Even if the powerful Indian and American pro-deal lobbyists, by a magic-wand-touch ability, have overcome the frictions that they have claimed already, for symbolizing strategic partnership with India, US chose the deal, which makes it cantankerous emblem. India surrounded by unfriendly if not hostile powers on all sides, emerges as a dangerous choice from South Asia for letting loose floodgates of most sophisticated technology and fissile material to saturate its already potent nuclear base. Two nuclear powers, China and Pakistan in the neighborhood are bound to react covertly or mutely if geo-strategic expediencies have silenced them for the time being. The deal will accentuate the tipping tendency of the ‘balance of power’ scale to Indian favor. The scenario becomes frightening even more when the World recalls, not only the history of active conflicts among them but also that the Subcontinent missed a nuclear conflagration by a whisker at the time of Kargil crisis. Kashmir issue, still lurking as an ominous dispute between India and Pakistan, reinforces Pakistan’s position if it takes counter diplomacy or measures to offset the impact of the deal. In all high profile studies, the dispute emerges as the one having potentials to spark a nuclear duel. Therefore unsettled, as it is likely to remain, giving additional nuclear muscles to India, stamped with legitimacy of the nuclear club is a measure beyond propriety and prevalent universal trend. Pakistani overtures to acquire several nuclear reactors from China was a counter move to convince the world including its old ally, US that in this region the worst was in the offing i.e. unbridled race for the nuclear reactors, the structures that threaten humanity by mere location—remember Chernobyl. Besides, US shift to bolster strategic partnership with India at this juncture will harden Pakistan and Chinese stance on other world issues or at least further coalesce them mutually even at the risk of defiance to US interests. The nuclear deal rhetoric, recent proclamations by US Presidential candidates to bomb Muslim holy cities and the threat to extend NATO operations into Pakistani territories have given perfect ground to Opposition leaders for lynching President Musharraf who is already beleaguered by violent uprising. While many may interpret that such US bashing of Pakistan indirectly could be a disguised move to coerce him to abandon dual-office status, the President also stands at the perfect pivot to conduct a counter maneuver that might not be supportive of American interests. However, any ‘macho’ move under the obtaining geo-political environments by Pakistan would be fraught with dangerous ramifications.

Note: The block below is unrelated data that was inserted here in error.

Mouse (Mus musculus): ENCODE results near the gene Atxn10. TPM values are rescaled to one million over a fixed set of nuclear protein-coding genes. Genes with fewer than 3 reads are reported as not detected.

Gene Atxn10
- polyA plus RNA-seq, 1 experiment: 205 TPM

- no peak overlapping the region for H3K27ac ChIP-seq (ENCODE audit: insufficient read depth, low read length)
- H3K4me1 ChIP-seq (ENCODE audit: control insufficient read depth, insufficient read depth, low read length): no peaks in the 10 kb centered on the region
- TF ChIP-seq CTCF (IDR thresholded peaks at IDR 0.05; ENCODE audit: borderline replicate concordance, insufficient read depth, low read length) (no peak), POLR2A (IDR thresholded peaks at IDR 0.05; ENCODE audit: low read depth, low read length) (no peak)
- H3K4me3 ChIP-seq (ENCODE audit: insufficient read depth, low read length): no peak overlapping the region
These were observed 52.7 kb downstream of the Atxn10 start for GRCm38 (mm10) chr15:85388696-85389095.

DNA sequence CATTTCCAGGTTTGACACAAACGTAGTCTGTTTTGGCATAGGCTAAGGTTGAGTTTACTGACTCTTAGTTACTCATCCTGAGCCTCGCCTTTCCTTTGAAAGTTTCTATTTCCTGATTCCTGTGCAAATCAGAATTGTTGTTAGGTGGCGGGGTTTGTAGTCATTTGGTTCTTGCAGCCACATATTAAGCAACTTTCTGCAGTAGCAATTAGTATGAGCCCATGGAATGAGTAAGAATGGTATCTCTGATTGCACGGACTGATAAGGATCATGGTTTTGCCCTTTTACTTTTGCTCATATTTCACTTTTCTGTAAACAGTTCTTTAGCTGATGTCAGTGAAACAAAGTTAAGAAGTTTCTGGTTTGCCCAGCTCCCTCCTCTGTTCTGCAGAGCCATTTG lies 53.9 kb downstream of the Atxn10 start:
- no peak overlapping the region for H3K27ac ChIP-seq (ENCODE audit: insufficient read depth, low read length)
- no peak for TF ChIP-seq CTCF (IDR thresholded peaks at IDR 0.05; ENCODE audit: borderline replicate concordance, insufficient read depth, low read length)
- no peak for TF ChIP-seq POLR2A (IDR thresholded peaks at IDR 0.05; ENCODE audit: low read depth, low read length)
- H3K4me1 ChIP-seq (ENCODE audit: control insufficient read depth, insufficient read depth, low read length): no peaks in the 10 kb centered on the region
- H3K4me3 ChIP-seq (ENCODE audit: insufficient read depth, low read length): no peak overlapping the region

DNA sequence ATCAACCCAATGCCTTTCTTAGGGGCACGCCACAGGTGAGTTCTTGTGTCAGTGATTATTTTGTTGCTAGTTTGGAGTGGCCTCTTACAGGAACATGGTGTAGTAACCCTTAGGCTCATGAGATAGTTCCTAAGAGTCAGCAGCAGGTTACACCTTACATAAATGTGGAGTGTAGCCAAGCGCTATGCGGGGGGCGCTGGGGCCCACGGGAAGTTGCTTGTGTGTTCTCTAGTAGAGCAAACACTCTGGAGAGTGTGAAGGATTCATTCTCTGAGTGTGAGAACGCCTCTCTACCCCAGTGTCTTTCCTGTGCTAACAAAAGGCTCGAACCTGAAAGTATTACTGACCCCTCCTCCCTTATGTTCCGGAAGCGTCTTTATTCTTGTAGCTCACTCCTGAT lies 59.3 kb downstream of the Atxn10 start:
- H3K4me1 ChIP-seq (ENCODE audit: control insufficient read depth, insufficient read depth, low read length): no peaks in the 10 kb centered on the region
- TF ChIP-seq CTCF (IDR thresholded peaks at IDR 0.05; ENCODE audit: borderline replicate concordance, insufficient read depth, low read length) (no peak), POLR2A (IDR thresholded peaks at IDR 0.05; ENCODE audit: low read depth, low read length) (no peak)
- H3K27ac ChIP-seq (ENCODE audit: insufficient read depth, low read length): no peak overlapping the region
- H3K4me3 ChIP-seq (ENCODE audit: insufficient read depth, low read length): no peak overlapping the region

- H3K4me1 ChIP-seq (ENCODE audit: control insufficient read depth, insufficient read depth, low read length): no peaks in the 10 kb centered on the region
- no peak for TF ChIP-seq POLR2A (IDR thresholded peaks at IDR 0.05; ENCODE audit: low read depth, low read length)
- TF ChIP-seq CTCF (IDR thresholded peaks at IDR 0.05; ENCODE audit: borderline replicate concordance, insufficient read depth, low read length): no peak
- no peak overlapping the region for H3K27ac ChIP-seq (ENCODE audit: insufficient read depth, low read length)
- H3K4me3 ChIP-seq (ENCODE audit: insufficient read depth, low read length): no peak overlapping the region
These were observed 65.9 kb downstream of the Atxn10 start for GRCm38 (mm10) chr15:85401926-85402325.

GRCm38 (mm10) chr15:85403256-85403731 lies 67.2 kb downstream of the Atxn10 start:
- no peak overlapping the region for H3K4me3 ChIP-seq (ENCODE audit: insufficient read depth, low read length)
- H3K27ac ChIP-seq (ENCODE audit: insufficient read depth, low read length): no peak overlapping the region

In the collective perception also, US offer to India is a strange paradox when nuclear experts are hotly pursuing evolution of a nuclear security strategy for universal compliance. High on the agenda is the need to make Non-Proliferation Treaty more stringent, inviolable and preempting the scenario of nuclear weapons falling in the hands of non-state elements.
US may be best advised to heed to Carnegie Endowment syndicate study of March 2005 that claims, “The final report reflects a much deeper understanding of the vital interests that drive various governments non-proliferation policies—knowledge that is critical if the US is to develop a strategy that commands wide international support.” Recognition of ground realities by the US President, coming at the earliest would be a welcome proposition. US commitment on the contrary shall force it to react, ‘from threat to threat to threat’ in a bid to bolster its own nuclear security regime and of its allies.
The author is a retired BrigGen from Pakistan Army with a PhD degree.
Dr. M. Aslam Khan Niazi is member of the WSN International Advisory Board.